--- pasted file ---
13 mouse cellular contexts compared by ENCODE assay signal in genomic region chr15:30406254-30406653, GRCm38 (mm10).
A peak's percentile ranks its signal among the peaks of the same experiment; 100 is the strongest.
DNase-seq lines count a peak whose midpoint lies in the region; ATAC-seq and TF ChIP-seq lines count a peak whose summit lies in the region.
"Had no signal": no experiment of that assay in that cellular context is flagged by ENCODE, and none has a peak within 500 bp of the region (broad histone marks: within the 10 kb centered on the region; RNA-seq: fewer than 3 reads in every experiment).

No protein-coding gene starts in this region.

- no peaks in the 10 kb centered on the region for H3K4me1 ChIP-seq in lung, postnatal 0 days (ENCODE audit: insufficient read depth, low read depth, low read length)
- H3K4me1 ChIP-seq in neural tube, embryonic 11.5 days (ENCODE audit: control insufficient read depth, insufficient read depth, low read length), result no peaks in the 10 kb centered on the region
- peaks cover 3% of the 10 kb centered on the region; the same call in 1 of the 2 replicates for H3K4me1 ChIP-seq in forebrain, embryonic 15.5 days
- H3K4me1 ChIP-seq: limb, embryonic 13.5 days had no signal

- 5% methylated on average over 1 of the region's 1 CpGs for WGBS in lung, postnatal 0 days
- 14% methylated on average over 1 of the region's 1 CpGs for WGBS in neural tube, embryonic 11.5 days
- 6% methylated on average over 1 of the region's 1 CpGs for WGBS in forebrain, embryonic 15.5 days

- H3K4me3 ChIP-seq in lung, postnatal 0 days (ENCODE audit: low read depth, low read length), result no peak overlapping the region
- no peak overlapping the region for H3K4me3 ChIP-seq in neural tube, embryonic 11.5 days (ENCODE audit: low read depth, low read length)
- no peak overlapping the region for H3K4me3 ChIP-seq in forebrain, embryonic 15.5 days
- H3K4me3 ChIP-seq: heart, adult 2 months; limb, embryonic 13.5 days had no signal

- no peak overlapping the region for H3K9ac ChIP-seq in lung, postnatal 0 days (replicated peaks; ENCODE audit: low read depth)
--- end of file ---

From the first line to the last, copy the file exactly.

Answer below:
13 mouse cellular contexts compared by ENCODE assay signal in genomic region chr15:30406254-30406653, GRCm38 (mm10).
A peak's percentile ranks its signal among the peaks of the same experiment; 100 is the strongest.
DNase-seq lines count a peak whose midpoint lies in the region; ATAC-seq and TF ChIP-seq lines count a peak whose summit lies in the region.
"Had no signal": no experiment of that assay in that cellular context is flagged by ENCODE, and none has a peak within 500 bp of the region (broad histone marks: within the 10 kb centered on the region; RNA-seq: fewer than 3 reads in every experiment).

No protein-coding gene starts in this region.

- no peaks in the 10 kb centered on the region for H3K4me1 ChIP-seq in lung, postnatal 0 days (ENCODE audit: insufficient read depth, low read depth, low read length)
- H3K4me1 ChIP-seq in neural tube, embryonic 11.5 days (ENCODE audit: control insufficient read depth, insufficient read depth, low read length), result no peaks in the 10 kb centered on the region
- peaks cover 3% of the 10 kb centered on the region; the same call in 1 of the 2 replicates for H3K4me1 ChIP-seq in forebrain, embryonic 15.5 days
- H3K4me1 ChIP-seq: limb, embryonic 13.5 days had no signal

- 5% methylated on average over 1 of the region's 1 CpGs for WGBS in lung, postnatal 0 days
- 14% methylated on average over 1 of the region's 1 CpGs for WGBS in neural tube, embryonic 11.5 days
- 6% methylated on average over 1 of the region's 1 CpGs for WGBS in forebrain, embryonic 15.5 days

- H3K4me3 ChIP-seq in lung, postnatal 0 days (ENCODE audit: low read depth, low read length), result no peak overlapping the region
- no peak overlapping the region for H3K4me3 ChIP-seq in neural tube, embryonic 11.5 days (ENCODE audit: low read depth, low read length)
- no peak overlapping the region for H3K4me3 ChIP-seq in forebrain, embryonic 15.5 days
- H3K4me3 ChIP-seq: heart, adult 2 months; limb, embryonic 13.5 days had no signal

- no peak overlapping the region for H3K9ac ChIP-seq in lung, postnatal 0 days (replicated peaks; ENCODE audit: low read depth)